Braising short ribs is a creative use of a roasting pan that most folks don't consider. To braise short ribs, you'll want to add seared bone-in beef ribs, onions, garlic, tomato paste, and carrots in a roasting pan with a bath of thyme, rosemary, chiles (for a bit of heat), cinnamon, and deglazed red-wine. Allow the meat to cook for a few hours, ensuring that the cut comes out fall-off-the-bone tender and filled with the aromatic spices everyone absolutely adores. 

Braised short ribs benefit from a roasting pan with a lid. Cooking for the first few hours with the lid on will tenderize the meat, while the last 30 minutes with the lid-off will crisp up the exterior of the short ribs and reduce the sauce into more of a glaze. We recommend serving short ribs over a bowl of creamy mashed potatoes and alongside a roaring fire. 

Bake a glazed Christmas ham

Christmas ham tastes more like home when made in a roasting pan. The shape and rack of a roasting pan make easy ham glaze recipes, like our apple cider and mustard coating, much more simple and flavorful. Before you start to add your glaze, you'll want to score the top of the ham in a lattice pattern so that the glaze can soak deep into the meat. Once the glaze is added, you can insert the roasting pan into the oven. To prevent dryness, you should set a timer every 20 minutes to baste the ham with its juices. Tenting the ham after the baking process is completed will prevent browning. According to Livestrong, the correct tenting technique does not actually touch the meat. Instead, it forms a loose barrier around the exterior of the ham that slows moisture from leaking from the ham. 

Once your ham is finished cooking, don't forget to let the meat rest on your counter and take an internal temperature reading of at least 145 F (via Southern Living).

Roast nuts and seeds

Roasted nuts are a delicious tailgate or trail snack. You can roast your favorite kinds of nuts using your roasting pan by coating the nuts in a generous coating of oil and seasonings for up to an hour. The exact temperature and timing of roasting will depend on the nut or seed; this roasted pumpkin seed recipe, for example, should bake at 325 F for around 45 minutes, while a spice roasted almonds recipe should bake at 350 F for only 15 minutes.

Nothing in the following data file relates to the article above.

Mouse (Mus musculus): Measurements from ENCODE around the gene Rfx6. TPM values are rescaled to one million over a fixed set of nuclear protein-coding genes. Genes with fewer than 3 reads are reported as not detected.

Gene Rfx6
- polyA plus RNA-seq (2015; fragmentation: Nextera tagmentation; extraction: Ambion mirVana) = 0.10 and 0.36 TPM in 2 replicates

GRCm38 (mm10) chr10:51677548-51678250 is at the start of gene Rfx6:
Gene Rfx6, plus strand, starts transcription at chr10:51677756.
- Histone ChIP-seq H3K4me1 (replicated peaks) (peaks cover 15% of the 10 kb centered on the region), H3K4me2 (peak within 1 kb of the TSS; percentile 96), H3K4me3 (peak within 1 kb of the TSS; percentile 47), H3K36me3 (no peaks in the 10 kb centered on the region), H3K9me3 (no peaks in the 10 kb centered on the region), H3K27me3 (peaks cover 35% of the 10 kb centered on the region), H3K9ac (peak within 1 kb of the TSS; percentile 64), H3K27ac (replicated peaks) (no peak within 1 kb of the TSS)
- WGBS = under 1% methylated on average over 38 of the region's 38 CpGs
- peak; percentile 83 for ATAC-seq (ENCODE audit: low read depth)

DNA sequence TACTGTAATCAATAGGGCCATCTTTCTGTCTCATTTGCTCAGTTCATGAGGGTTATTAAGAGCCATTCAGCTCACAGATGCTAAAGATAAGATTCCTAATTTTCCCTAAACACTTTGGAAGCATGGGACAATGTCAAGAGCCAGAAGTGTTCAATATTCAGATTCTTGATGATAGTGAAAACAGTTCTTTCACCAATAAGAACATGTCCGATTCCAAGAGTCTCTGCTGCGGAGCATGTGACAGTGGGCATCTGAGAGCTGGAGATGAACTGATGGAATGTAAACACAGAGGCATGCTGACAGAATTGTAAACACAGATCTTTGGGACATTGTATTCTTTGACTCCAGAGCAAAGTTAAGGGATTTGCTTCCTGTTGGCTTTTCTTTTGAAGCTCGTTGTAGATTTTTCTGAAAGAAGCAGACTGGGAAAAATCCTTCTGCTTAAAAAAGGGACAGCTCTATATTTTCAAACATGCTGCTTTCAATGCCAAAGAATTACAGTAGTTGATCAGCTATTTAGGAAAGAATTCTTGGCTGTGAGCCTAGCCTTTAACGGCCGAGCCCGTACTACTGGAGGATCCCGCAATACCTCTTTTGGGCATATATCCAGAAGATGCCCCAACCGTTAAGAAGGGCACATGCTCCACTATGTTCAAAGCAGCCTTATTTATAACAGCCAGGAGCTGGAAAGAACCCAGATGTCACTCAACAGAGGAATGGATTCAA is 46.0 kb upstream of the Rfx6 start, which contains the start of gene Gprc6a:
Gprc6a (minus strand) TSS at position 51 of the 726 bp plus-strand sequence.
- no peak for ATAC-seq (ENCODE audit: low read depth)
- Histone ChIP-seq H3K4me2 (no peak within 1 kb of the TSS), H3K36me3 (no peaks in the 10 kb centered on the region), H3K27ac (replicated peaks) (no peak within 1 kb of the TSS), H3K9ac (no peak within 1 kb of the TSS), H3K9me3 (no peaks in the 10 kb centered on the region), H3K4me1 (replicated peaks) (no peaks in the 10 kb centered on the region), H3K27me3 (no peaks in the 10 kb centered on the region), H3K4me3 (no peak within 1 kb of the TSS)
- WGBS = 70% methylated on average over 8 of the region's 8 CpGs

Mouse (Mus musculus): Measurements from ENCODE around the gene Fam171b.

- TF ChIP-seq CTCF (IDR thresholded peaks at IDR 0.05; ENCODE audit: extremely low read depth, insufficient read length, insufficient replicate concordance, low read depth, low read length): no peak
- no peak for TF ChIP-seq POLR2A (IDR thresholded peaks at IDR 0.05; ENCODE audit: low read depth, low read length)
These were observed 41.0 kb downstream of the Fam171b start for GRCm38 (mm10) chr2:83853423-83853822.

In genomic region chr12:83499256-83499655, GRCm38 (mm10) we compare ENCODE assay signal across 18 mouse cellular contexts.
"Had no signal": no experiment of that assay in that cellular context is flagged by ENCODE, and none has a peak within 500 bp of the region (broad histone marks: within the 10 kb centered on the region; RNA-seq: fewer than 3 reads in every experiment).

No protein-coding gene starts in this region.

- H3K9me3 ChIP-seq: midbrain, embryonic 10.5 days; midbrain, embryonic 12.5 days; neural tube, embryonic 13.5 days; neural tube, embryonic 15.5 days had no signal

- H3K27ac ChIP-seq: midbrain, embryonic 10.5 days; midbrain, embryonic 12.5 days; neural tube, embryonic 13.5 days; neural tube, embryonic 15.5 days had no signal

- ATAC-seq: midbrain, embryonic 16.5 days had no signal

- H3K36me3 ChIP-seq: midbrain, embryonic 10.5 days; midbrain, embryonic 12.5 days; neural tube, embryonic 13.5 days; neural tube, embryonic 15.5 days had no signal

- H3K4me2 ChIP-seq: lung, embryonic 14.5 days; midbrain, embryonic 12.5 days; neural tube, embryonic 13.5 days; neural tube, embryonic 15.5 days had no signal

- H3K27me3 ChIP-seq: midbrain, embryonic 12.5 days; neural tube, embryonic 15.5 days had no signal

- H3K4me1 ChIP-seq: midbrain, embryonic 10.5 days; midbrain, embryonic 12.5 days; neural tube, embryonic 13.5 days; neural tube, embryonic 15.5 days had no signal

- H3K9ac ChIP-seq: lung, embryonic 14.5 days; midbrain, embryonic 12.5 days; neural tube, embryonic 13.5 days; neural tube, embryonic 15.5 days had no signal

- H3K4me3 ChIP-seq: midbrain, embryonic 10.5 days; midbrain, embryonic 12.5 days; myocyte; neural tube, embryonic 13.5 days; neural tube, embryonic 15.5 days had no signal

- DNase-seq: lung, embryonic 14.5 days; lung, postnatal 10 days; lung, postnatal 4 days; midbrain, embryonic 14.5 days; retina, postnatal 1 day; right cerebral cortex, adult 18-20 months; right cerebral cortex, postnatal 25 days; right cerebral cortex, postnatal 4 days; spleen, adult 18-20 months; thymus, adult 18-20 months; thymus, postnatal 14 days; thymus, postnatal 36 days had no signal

Using a roasting pan for nuts is a matter of function. Most roasting pans have handles on the side, which makes periodically shaking the nuts to prevent browning an easier task. Shaking the nuts can counteract some of the issues with oven hot spots, which may cause some parts of your oven to be hotter than others, per King Arthur Baking. According to Stack Exchange, you should always roast nuts and seeds with a single layer. This method ensures that the nuts or seeds will brown and cook evenly. 

Roast a Thanksgiving turkey

There might not be a more classic use of your roasting pan than the Thanksgiving bird. One of our favorite tricks to cook a perfect turkey is to make a DIY rack by lining the bottom of the roasting pan with carrot rounds, celery, and bay leaves. As the vegetables cook, the steam will keep the turkey juicy and prevent the turkey from overcooking and drying out. Alternatively, you can also use your leftover bread heels for a makeshift rack for your turkey. Simply butter the bread heels, line the bottom of your baking pan, and gently place the turkey breast down on the "bread bed." The butter from the bread will melt down in the pan and flavor your basting juices as well.

As with other meats, you should give your turkey proper time to rest after removing it from the oven. The resting period allows the turkey to soak up juices and finish internally cooking. You should avoid tenting the turkey while it is resting to prevent the skin from steam exposure and resulting sogginess.

Crisp up chickpeas for an easy snack

We recommend making crispy roasted chickpeas in your roasting pan for a flavorful, simple, and nutritious snack. These beans are flavored with za'atar — a spice blend made using sumac, white sesame, oregano, marjoram, and thyme, along with your choice of olive or avocado oil. Chickpea snacks provide a quick dose of filling protein that is devoid of excess oil and requires no frying.

We recommend setting yourself up for success in making these chickpeas by allowing the drained and washed chickpeas to air-dry for up to an hour on your counter before roasting; the result is a much crispier texture that will make you feel less like you're eating chickpeas and more like you're eating a crunchy kettle chip. The chickpeas are roasted without seasoning for 25 to 30 minutes before being tossed in oil, za'atar, and seasoning. It is important to roast the chickpeas separately because not all spices are compatible with the high levels of heat from an oven.